The world steel market is zipping along for the sixth year running driven mainly by China but could slow down next year, the Organization for Economic Cooperation and Development ( OECD) said on Dec. 5.
Chinese steel production shot up 18.1% in the first 10 months of the year to account for 37% of world output. "Chinese production had risen by 18.1% in the first 10 months compared with the equivalent figure last year. This equated to 409 million tons and Chinese output was "growing faster than domestic demand."
Japanese production was running at the highest level since the early 1970s and output in South Korea and Taiwan had also increased.
Production in India continued to grow quickly. Revised data showed that India was the fifth-biggest producer in the world in 2006. This year it might have become a net importer.
Production in the EU was slowing down and internal demand was being met increasingly by imports. In the first ten months, EU output rose by 1.3% or 2.3 million tons to 176 million tons. However, the European market overall was experiencing another strong year in 2007. Consumption in the first six months had risen by 7.1% on a 12-month basis.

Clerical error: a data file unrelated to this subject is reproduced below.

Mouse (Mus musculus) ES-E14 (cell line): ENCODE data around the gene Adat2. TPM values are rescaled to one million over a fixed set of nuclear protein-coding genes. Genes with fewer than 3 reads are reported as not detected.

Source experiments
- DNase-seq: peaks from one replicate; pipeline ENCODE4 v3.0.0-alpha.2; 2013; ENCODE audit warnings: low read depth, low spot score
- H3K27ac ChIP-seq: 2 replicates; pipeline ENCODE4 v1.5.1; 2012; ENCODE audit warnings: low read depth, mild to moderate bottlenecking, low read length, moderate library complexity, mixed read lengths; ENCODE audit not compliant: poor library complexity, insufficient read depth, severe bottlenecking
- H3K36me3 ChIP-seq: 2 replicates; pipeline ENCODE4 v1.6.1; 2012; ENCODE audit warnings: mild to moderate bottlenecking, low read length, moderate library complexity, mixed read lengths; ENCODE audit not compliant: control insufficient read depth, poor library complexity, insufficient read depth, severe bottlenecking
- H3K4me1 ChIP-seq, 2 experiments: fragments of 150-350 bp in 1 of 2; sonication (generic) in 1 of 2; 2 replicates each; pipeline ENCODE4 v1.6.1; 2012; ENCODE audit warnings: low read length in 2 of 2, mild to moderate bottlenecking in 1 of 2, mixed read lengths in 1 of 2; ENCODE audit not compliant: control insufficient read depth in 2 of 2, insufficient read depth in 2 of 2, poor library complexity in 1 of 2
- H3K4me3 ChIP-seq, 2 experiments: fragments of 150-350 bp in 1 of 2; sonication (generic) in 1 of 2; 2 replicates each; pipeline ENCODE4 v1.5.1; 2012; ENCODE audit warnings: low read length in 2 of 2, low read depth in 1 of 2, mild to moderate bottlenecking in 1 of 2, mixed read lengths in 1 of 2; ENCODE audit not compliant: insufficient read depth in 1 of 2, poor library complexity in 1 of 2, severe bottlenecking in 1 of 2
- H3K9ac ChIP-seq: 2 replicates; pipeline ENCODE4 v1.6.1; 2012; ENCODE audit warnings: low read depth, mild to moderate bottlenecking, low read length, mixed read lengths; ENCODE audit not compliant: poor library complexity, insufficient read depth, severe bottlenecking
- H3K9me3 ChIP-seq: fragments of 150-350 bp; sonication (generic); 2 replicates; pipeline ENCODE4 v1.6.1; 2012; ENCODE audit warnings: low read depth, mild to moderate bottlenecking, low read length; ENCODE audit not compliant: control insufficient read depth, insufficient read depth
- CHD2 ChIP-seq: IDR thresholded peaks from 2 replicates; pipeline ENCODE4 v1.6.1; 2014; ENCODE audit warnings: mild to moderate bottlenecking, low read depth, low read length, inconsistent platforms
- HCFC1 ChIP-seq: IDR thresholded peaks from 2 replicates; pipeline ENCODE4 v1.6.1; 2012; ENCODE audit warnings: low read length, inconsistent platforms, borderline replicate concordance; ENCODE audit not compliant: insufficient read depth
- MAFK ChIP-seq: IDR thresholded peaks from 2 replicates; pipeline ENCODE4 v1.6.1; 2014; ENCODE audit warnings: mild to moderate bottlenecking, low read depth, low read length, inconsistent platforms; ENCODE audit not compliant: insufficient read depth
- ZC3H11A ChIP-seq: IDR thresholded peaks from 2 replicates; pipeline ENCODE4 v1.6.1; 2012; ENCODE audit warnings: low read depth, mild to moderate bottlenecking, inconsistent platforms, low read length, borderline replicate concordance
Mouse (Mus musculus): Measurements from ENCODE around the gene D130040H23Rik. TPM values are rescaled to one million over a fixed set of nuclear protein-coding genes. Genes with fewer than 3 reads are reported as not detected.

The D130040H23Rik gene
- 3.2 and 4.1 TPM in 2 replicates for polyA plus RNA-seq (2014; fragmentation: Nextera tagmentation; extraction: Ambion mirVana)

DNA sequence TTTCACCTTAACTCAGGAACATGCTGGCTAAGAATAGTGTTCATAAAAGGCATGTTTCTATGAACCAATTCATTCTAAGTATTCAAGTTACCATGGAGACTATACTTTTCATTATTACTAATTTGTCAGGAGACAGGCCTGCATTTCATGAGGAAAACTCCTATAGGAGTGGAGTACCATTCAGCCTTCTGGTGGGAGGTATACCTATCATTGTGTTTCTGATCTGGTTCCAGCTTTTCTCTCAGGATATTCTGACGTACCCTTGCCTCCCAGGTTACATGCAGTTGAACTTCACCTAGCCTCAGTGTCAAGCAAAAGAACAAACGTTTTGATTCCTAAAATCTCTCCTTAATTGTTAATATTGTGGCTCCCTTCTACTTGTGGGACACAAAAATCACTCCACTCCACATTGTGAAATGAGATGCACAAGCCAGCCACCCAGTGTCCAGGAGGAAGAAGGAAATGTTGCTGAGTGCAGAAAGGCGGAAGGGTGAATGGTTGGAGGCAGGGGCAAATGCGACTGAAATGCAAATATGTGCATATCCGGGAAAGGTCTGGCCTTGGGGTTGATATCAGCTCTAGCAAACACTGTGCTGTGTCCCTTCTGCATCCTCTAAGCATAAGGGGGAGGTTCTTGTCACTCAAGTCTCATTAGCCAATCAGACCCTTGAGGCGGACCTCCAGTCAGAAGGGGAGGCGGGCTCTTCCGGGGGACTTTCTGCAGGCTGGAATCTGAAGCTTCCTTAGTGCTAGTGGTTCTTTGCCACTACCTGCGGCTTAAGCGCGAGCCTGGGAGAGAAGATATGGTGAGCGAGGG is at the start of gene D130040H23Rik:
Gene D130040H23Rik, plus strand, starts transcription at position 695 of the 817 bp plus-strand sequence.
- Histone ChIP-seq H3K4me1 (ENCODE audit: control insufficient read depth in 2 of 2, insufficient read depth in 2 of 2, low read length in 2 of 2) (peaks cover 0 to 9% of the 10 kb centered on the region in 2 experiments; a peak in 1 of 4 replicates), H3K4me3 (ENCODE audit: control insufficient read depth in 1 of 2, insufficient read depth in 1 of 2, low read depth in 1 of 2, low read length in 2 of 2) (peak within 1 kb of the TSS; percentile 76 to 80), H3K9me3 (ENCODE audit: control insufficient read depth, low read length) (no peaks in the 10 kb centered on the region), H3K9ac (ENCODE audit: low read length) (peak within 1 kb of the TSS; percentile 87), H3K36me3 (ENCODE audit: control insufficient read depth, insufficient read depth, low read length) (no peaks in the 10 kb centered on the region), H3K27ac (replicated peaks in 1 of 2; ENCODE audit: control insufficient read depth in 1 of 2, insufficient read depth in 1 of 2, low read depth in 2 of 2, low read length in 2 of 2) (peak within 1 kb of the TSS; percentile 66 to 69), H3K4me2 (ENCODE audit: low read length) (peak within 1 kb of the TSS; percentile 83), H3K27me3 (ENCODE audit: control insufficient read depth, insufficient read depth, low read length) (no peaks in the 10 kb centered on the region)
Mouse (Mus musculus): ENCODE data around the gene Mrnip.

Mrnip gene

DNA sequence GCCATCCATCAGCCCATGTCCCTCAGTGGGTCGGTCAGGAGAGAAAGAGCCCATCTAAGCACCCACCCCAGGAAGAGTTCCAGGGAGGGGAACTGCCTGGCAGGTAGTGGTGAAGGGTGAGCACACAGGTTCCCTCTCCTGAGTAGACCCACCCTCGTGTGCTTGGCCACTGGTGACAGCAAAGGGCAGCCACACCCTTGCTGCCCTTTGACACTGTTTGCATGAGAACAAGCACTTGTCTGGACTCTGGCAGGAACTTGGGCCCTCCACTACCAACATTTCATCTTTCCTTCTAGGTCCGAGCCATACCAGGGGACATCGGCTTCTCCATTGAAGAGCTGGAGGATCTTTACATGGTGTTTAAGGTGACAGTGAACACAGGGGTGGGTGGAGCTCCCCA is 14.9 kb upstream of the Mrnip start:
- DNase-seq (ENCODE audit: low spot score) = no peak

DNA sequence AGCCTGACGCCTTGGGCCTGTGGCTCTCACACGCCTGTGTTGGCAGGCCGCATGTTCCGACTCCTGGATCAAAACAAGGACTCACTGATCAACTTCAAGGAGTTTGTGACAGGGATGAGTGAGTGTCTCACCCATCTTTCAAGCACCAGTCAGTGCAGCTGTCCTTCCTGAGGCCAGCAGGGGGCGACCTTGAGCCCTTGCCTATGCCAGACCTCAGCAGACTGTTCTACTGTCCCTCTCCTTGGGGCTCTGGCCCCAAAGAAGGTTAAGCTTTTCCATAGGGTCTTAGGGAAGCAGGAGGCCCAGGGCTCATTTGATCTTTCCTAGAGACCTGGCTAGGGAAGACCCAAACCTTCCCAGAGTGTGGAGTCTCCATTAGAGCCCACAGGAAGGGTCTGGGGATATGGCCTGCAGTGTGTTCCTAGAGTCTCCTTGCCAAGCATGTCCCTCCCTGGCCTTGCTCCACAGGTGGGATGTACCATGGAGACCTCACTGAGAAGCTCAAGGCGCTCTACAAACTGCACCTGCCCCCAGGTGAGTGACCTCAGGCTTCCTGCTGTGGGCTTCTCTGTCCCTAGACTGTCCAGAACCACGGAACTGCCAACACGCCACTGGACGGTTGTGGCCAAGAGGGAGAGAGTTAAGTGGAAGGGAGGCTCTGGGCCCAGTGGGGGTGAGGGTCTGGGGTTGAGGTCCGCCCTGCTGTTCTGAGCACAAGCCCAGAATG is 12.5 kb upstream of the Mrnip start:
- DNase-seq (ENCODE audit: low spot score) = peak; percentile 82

Output in the U.S. was falling on weakness in the auto and housing sectors. Inventories had been swelled by imported steel. In the first 10 months, U.S. producers had cut output by 3% to 81.6 million tons.
Production in South America was growing, boosted by increased production in Brazil, the biggest regional producer, to 27.9 million tons.
Production in the Middle East was growing strongly, "reflecting vibrant demand as the region's economies grow."
In the first 10 months output in Iran was 8.3 million tons, in Egypt 5.2 million tons and in Saudi Arabia 3.8 million tons.
Copyright Agence France-Presse, 2007